Last Tuesday it was a Korean missile over Japan. This Tuesday will be a Korean nuclear test depressing the market.
Unless you live in a cave you probably already know that North Korea tested a new thermonuclear bomb capable of being placed on one of their ICBMs and hitting the USA. Granted, they have not proven this capability but they did post pictures of the bomb, or a mockup, being placed in the nose cone of a missile.
The missile launch over Japan last week was important. Demonstrating the capability to attach a hydrogen bomb to a missile then a day later actually testing that bomb, is an entirely new level of stress. Eventually, they are going to do something that will cause a military response and it will be a major problem for millions of South Koreans.
Today, the S&P futures are only down about 10 points compared to almost 20 points from the prior missile launch. Whether that is because most traders are on vacation OR everyone realizes there are no real options, is unknown. North Korea holds all the cards with 21,000 artillery pieces pointed at Seoul South Korea and nearly 20 million people in range. If he is attacked and the attack fails to eliminate him in the first blast, there will be a counter attack on Seoul.
Since saner minds on this side of the ocean are probably not going to use the military option, Kim Jung-Un can continue playing his game until he finally does something that triggers a response.
The market realizes this and even though the events of the last couple days are bad, there is no real threat to the USA.
Depending on the response headlines over the next 48 hours, the market is likely to open down on Tuesday but just as likely to rebound as it did last Tuesday. The headlines will determine if that rebound will occur.
The S&P rebounded over the last four days back to critical resistance at 2,480. This is the prior high and it should be strong. This is especially true since we are likely to begin with a decline on Tuesday. If the S&P can overcome this level and break out, the next, even stronger level, will be 2,500. This is a massive psychological level with the vast majority of analysts predicting a 2017 year end back at the 2400-2450 level. We are only four months from year-end but the best six months of the year begin on November 1st. Anything is possible but initially that 2,500 level could be a challenge.
The Dow did not return to its highs but it did return to strong resistance at 22,000. That resistance held. The Dow has been the weakest index during the rebound with only minimal gains over the last three days. The breadth on the 30 stocks has been good with only a few decliners but the rest were only posting small gains. The 22,000 level is going to be the area to watch along with the 2,480 level on the S&P.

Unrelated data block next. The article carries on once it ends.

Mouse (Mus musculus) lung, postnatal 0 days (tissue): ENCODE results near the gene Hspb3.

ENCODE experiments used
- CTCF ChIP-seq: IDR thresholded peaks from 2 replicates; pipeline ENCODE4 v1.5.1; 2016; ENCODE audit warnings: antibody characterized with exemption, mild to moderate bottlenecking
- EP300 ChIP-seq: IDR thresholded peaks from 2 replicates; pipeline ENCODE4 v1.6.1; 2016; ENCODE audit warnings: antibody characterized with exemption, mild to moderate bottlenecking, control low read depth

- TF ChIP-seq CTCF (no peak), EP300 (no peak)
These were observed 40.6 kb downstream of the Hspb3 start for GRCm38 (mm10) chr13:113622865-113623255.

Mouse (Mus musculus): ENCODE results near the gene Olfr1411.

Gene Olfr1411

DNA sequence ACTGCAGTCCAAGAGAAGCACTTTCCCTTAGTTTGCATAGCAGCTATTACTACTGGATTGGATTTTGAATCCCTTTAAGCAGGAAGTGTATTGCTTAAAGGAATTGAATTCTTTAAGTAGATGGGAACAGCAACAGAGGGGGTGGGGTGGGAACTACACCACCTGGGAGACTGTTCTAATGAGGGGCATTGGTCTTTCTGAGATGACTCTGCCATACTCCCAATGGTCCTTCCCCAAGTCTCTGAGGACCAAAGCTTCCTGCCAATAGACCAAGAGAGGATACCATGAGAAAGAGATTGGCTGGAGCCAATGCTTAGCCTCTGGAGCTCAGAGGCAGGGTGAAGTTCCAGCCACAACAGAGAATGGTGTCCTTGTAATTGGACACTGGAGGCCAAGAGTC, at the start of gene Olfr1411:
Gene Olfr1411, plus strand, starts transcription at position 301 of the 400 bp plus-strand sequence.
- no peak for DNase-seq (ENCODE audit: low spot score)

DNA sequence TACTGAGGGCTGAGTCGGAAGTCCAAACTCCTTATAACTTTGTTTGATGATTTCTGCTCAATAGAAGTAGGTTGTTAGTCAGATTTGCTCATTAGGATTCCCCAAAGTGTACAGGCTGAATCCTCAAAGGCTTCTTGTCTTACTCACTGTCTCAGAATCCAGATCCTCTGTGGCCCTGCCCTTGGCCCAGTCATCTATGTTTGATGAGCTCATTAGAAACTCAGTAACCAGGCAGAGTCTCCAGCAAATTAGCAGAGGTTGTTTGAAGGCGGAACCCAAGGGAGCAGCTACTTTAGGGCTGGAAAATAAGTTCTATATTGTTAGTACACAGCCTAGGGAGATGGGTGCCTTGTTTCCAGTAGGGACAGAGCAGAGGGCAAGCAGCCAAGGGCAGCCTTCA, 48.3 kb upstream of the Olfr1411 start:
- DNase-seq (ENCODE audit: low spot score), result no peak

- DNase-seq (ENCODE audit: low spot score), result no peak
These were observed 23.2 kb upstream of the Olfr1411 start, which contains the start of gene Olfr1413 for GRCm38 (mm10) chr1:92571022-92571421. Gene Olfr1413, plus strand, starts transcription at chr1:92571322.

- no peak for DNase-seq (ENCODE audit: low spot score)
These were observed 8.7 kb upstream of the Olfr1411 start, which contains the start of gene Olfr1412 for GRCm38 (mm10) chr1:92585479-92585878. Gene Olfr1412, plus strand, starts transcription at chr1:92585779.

The Nasdaq was the strongest index with a 207 point, 3.3%, rebound from Tuesday's opening low. Current resistance is the intraday high at 6,460 from July 27th. The index did close at a record high on Friday. The big cap techs were strong midweek but faded on Friday with only 1 of the 11 stocks posting a decent gain. Seven of them were negative. That may have just been some light profit taking ahead of weekend event risk.
The Russell 2000 posted gains for 7 consecutive days and punched through two levels of resistance at 1,388 and 1,400. The index is still a long way from new high resistance at 1,452.
The Q2 earnings are over with the last 2 S&P-500 companies reporting this week. Portfolio managers typically use the September period after earnings to restructure their portfolios for the best six-month period starting November 1st. Second half lows are normally in Sept/Oct and that provides them a buying opportunity.
The economic calendar is busy but weak. The Fed Beige book and the ISM Nonmanufacturing Index are the two biggest reports on Wednesday. There is nothing on the calendar that should be market moving.
It will be interesting to see how the market reacts to the second Korean event in two weeks. The more we have the easier it will be to ignore them until Kim steps over some red line. The normal urge would be to buy an opening dip on Tuesday but we still have 48 hours for the events to play out on the world stage. Anything is possible.
I am encouraged by the rally last week in a typically bad period for the markets. It suggests investors are not as concerned about a government shutdown and there are expectations the budget, debt ceiling and hurricane relief will be packaged in the same bill and passed on a bipartisan vote. I hope we are not under the influence of some magical euphoria drug that only lets us see the world through rose colored glasses. There is still risk and we will see that risk evolve on a daily basis starting next week.
Enter passively, exit aggressively!
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